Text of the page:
At this point, the risk is balanced. The best-case scenario would be The Fed managing to engineer a “soft-landing”, where they’re able to keep inflation under control without causing severe damage to the labour market or broader economy. Unfortunately, even Tom Cruise’s Maverick Mitchell might baulk at landing in these kinds of conditions. Inflation is still running too hot for the Fed to douse the market with liquidity and the growth engine is clearly stuttering. If we see growth drop off quickly and the Fed’s monetary levers fail, then we could see a fairly deep recession. Yet there are reasons to believe that the reality will be somewhere between a moderate to a shallow recession. The labour market is still relatively strong, households are in far better shape going into this downturn than they were in the last two crises and central banks can change tack very quickly if we do see a very sharp downturn. The so-called “Fed put” – where the Fed would step in to tackle market distress - no longer exists, but central banks will act to protect households from a truly severe economic crisis.

Valuations coming down is good news if you’ve managed to protect capital through the downturn.


There are perhaps two ways to look at the environment we’re in: as consumers, and as investors. For the former, there is absolutely no doubt that these are difficult times, and they are very likely to get harder in the months to come. But for investors, it’s not quite that simple. Valuations coming down is good news if you’ve managed to protect capital through the downturn – it gives you more attractive entry points than we have seen for many years. We happen to have steered our client portfolios to that privileged position, and although we think that there is more pain ahead in equity and bond markets, at some point a time will come where we can jump back in, take more risk, and take advantage of a critical opportunity to compound capital for our clients.

Investment Strategy & Outlook

On the face of it this is a gloomy time for investors. The macroeconomic quandary is clear; we are probably on the cusp of a recession, but central banks can’t do much about it with inflation running so hot. What’s more, this potential recession is so well signposted that CFOs and business owners are slowing down spending in anticipation of it, further compounding the problem. As we enter the second half of the year, investors are now focused on the outcome of the corporate earnings season - looking for evidence that the slowdown is starting to eat not just into asset prices, but also real company earnings. Any disappointments to analyst forecasts are likely to drive sentiment (and risk assets) lower. All in all, it seems likely that there is a further leg down for risk assets, whether that’s driven by a moderate to severe recession, or by weaker than expected corporate earnings.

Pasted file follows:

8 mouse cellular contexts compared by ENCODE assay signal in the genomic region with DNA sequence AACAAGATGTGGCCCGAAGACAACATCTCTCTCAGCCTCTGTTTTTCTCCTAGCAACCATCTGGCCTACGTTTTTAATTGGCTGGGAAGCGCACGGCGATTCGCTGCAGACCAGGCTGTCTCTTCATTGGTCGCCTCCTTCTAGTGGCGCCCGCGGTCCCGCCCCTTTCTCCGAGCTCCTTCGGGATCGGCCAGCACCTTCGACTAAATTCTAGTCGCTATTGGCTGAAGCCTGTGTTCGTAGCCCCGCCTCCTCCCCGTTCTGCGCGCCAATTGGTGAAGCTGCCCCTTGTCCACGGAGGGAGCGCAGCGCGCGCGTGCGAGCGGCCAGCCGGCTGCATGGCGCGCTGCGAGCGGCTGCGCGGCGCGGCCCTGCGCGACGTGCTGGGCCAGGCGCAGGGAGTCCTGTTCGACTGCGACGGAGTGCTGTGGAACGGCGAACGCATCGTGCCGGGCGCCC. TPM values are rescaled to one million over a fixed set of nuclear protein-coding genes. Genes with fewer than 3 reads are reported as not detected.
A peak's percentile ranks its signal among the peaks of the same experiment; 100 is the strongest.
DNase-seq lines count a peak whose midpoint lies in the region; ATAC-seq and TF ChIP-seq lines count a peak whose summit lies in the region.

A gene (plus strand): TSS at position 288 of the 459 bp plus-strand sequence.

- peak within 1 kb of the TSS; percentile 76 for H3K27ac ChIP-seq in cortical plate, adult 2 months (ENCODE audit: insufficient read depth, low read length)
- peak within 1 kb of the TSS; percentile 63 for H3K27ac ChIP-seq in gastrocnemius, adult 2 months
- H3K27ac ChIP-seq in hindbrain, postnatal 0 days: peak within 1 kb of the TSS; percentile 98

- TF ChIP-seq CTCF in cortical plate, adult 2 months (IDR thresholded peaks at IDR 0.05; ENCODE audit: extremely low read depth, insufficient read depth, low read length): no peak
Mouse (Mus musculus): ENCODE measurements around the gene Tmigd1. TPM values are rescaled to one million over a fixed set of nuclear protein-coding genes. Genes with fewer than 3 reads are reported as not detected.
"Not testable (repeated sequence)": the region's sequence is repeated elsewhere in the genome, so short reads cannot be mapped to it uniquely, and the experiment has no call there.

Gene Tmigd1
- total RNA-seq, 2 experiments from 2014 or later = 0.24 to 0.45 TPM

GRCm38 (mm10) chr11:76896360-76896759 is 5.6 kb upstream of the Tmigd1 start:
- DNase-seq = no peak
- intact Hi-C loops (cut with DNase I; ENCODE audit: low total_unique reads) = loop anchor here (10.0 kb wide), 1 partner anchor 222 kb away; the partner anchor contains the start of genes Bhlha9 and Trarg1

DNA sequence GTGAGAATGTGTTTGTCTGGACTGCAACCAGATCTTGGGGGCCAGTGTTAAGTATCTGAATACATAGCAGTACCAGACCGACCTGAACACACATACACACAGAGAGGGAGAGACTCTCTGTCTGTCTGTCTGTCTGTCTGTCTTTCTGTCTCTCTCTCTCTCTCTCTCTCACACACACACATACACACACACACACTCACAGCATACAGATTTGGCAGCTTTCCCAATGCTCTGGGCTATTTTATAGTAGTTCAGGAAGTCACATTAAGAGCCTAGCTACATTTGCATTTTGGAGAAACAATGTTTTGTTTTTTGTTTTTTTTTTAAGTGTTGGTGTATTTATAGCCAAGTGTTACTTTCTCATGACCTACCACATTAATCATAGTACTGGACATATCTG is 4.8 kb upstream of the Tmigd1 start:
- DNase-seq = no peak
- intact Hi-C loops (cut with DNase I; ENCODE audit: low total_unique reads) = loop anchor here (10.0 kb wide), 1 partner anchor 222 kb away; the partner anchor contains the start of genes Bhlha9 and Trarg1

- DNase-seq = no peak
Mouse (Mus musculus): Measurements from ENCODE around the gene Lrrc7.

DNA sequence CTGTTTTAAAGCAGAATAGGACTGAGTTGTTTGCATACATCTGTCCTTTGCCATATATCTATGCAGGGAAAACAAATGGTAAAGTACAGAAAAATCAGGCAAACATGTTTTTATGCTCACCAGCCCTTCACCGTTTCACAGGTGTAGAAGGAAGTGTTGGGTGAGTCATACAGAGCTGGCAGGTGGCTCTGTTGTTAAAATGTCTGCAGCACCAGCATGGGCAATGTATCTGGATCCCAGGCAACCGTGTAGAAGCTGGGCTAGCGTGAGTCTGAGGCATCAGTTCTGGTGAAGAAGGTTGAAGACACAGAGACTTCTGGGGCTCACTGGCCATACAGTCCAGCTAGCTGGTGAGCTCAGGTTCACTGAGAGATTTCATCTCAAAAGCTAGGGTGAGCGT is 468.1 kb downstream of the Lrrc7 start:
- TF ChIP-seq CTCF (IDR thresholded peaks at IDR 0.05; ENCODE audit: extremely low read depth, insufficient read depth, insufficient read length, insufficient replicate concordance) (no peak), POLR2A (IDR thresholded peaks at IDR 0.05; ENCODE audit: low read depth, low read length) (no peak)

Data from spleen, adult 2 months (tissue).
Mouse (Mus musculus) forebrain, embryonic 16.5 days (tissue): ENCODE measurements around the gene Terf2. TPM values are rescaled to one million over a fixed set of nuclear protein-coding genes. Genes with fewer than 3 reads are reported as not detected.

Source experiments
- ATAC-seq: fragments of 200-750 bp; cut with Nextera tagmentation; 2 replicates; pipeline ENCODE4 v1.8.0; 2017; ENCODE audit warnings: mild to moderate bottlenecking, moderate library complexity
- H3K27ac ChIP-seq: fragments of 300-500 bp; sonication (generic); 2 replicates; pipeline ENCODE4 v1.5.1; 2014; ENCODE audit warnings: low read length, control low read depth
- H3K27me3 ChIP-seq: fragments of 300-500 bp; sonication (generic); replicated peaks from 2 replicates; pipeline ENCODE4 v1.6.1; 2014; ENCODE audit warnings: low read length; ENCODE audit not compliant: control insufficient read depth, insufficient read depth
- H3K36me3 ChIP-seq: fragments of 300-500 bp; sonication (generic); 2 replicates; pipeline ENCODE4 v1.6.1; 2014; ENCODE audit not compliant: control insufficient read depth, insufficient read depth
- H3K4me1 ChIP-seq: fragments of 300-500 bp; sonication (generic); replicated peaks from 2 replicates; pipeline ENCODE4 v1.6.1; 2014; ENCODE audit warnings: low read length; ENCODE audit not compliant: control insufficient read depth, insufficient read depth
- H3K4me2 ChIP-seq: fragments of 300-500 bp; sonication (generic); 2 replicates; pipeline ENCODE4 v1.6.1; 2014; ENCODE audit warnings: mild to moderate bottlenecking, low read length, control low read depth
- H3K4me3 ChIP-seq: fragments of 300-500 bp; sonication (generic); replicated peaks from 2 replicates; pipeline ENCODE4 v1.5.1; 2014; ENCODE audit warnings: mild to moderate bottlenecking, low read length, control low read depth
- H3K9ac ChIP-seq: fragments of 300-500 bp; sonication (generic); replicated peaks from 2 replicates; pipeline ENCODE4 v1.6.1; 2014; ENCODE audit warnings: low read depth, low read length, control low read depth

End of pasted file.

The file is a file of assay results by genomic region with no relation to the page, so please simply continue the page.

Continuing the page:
Interestingly, while the macroeconomic picture is clearly very weak, that doesn’t necessarily equate to a dismal outlook for investors in financial assets, in fact the reverse can be true. When valuations come down, long term projected returns go up. That doesn’t help you if you’ve already been overly exposed to the downside, but it’s extremely helpful if you’ve protected capital well enough to be opportunistic when the time is right. We have protected capital relatively well in 2022, and while we do think that we are very likely to see another leg down in risk assets, we are also looking for signals that the market could start to bounce back. At which point, we would be poised to take on more equity and credit risk, aiming to capture these assets at attractive long-term entry points. There are perhaps five key events that could materially change market sentiment at the moment: the US Federal Reserve shifting its hawkish stance on inflation, signs of inflation peaking, a reduction in the intensity of the war in Ukraine, the US Dollar weakening and China moving away from its zero covid policy. Any one of these outcomes has the potential to kickstart a shift in sentiment, and we are watching for them closely.

Right now, we think that an asset price recovery is still in our sights, but not quite at the point at which we’d pull the trigger and take on more risk. For now, we think it prudent to protect capital as we enter what is likely to be an even tougher short-term environment for financial assets. Commodities have been an excellent diversifier throughout most of 2022, but we have reduced that position for clients now that the recession risk has increased. We have also added positions in bond call options, tapping into the potential for bonds to rally without taking on the duration risk. We continue to favour the use of active management and hedge fund strategies, that can take advantage of heightened risk and market dislocation.

All information and opinions expressed are subject to change without notice. Advice is given and services are supplied by Capital Generation Partners LLP and its affiliates (“CapGen”) on the basis of our terms and conditions of business, which are available upon request. No liability is accepted or responsibility assumed in respect of persons who are not clients of CapGen, unless expressly agreed in writing.

This does not constitute investment advice or an offer, contract or other solicitation to purchase any assets or investment solutions or a recommendation to buy or sell any particular asset, security, strategy or investment product.